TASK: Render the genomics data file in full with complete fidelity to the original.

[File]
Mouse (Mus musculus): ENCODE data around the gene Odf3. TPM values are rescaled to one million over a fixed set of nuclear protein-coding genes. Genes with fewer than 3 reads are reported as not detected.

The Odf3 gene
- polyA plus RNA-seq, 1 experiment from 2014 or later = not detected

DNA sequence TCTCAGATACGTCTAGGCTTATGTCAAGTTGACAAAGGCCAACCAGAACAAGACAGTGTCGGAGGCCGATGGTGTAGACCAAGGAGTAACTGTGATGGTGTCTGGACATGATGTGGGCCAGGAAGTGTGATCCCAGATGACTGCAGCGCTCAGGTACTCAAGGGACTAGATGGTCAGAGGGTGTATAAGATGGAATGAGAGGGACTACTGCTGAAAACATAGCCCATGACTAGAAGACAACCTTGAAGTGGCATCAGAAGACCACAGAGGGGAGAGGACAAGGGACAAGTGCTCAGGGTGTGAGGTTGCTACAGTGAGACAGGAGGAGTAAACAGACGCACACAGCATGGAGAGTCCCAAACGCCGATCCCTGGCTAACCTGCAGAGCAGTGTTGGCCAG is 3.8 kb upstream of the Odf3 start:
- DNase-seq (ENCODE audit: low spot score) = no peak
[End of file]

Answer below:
Mouse (Mus musculus): ENCODE data around the gene Odf3. TPM values are rescaled to one million over a fixed set of nuclear protein-coding genes. Genes with fewer than 3 reads are reported as not detected.

The Odf3 gene
- polyA plus RNA-seq, 1 experiment from 2014 or later = not detected

DNA sequence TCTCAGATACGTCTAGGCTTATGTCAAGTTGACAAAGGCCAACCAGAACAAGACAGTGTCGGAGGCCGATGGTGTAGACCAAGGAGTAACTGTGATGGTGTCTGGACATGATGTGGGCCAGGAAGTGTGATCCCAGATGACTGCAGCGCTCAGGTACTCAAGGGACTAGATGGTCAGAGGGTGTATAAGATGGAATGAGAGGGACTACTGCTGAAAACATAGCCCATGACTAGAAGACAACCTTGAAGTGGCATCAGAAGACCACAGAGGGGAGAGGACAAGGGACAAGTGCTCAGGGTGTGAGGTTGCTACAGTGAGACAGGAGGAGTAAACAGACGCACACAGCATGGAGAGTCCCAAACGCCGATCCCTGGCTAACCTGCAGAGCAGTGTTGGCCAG is 3.8 kb upstream of the Odf3 start:
- DNase-seq (ENCODE audit: low spot score) = no peak